15. On 26 January 2005, after five requests by the applicant for the proceedings to be expedited and relying on the information provided by the Ministry and the reports described in paragraphs 8 and 9 above, the investigating judge found that the applicant had been lawfully deprived of his liberty on suspicion of arms trafficking. She further found that the applicant had waived his right to a lawyer, as noted in the report of 7 August 2003, which had been duly signed by the applicant. The applicant was advised that he could appeal within two days to a three-judge panel (“the panel”) (Кривичен Совет) of the Kumanovo Court of First Instance.

16. On 16 February 2005 the applicant appealed, arguing that he had been deprived of his liberty contrary to Article 5 of the Convention and the applicable legislation. He maintained that he had been arrested without a court order and that the investigating judge had failed to examine the grounds for his deprivation of liberty. He further submitted that he had not been summoned by the investigating judge to present the arguments in his favour and that there had been witnesses who could have shed light on the circumstances surrounding his arrest.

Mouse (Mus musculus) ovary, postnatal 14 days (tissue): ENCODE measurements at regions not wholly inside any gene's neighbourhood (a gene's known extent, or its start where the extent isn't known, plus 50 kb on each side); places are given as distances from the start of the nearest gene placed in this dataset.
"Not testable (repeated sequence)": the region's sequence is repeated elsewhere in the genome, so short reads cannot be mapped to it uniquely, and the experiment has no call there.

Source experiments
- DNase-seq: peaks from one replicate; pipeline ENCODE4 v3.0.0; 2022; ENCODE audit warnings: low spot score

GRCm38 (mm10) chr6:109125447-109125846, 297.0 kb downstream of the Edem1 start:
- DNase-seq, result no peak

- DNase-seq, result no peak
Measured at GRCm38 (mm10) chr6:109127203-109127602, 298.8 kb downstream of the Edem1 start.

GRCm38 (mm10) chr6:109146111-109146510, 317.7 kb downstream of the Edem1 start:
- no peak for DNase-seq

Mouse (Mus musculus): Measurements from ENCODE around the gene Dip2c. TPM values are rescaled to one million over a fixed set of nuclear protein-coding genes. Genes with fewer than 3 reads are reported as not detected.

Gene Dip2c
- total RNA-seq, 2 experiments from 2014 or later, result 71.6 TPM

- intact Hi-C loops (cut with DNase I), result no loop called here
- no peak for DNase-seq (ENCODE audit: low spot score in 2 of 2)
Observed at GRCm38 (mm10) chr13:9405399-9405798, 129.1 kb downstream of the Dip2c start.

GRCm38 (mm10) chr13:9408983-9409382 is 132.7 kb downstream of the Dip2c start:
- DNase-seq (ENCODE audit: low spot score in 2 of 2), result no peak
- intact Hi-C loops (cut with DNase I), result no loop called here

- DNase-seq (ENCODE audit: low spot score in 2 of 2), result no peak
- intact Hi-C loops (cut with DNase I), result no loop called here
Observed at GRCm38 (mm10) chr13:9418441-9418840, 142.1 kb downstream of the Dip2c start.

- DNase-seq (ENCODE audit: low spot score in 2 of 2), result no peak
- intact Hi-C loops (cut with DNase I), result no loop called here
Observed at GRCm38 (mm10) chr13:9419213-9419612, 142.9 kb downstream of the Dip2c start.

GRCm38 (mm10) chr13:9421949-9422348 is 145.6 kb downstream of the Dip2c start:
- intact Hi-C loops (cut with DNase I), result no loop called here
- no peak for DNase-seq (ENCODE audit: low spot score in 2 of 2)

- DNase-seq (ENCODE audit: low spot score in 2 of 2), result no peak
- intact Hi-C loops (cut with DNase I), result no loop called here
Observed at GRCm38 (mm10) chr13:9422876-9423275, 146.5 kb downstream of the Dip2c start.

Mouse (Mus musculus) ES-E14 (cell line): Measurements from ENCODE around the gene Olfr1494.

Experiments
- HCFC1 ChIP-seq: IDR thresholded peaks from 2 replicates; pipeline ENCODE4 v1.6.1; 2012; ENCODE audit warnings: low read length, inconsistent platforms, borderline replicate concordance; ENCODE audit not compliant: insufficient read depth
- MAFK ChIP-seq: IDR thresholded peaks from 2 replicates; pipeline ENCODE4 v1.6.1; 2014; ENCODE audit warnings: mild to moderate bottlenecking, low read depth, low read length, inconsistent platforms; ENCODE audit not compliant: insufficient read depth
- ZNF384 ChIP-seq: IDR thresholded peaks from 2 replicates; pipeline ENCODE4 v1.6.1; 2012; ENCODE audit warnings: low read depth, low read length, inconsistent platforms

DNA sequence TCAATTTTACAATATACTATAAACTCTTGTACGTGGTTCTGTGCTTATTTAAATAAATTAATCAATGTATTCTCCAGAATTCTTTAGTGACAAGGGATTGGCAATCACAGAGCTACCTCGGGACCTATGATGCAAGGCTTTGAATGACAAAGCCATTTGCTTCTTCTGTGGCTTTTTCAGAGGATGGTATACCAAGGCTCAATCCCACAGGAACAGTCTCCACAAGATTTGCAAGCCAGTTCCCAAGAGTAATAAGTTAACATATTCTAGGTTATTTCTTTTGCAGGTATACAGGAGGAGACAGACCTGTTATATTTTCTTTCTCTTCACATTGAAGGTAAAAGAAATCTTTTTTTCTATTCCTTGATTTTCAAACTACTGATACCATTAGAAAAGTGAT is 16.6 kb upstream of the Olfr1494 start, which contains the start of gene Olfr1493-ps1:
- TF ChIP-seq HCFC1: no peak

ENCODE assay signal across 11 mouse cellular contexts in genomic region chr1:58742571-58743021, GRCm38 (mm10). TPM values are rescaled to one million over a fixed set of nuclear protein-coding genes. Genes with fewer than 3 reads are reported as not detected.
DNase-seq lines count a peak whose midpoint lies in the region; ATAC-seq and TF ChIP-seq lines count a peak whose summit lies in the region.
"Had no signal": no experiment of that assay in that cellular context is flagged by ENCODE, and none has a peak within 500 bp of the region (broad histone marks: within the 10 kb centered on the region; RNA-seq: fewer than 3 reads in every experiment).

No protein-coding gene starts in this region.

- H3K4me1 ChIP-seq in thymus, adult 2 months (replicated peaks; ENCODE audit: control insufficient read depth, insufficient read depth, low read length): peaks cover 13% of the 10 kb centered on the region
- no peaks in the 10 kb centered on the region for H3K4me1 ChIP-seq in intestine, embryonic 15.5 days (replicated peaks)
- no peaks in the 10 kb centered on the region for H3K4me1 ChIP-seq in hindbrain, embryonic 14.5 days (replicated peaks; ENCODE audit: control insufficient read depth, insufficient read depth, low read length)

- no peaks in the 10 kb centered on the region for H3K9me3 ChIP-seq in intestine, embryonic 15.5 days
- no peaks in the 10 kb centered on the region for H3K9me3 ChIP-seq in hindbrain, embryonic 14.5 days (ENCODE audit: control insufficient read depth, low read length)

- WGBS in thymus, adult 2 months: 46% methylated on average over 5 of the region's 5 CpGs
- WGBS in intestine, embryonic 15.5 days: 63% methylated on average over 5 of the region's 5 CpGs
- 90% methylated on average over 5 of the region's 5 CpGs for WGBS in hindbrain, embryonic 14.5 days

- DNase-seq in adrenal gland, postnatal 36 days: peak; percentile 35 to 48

17. On 18 February 2005 the panel dismissed the applicant's appeal. Finding no reasons to question the established facts, it ruled that the applicant's deprivation of liberty had been lawful and intended to identify him, verify his alibi and collect necessary information. It noted that he had been informed of his rights and the reason for his arrest, namely a reasonable suspicion that he had committed the offence of “trafficking in arms”.

18.  No proceedings were taken against the applicant.

II.  RELEVANT DOMESTIC LAW AND PRACTICE

1.  The Constitution

19.  Article 12 §§ 2, 3 and 4 of the Constitution provides that freedom cannot be restricted except by a court decision and in cases and proceedings regulated by a law. Individuals summoned, arrested or detained must be informed promptly of the reasons for the summons, arrest or detention and of their statutory rights. They cannot be forced to make a statement. Everyone has a right to a lawyer in police and in court proceedings. Detainees must be brought, promptly or within twenty-four hours of their arrest, before a court which will examine the lawfulness of their detention.

2.  Criminal Proceedings Act of 1997 (“the Act”)

20.  Section 3(1) and (2) of the Act, as worded at the material time, provided that everyone summoned, arrested or detained had to be informed promptly, in a language which he or she understood, of the reasons for the summons, arrest or detention and of his or her statutory rights. He or she could not be forced to make a statement. The suspect, that is, the person accused, had to be clearly informed from the outset of his or her right to remain silent, to consult with a lawyer, to have a lawyer of his or her choice present during questioning, and to inform a third party of his or her detention.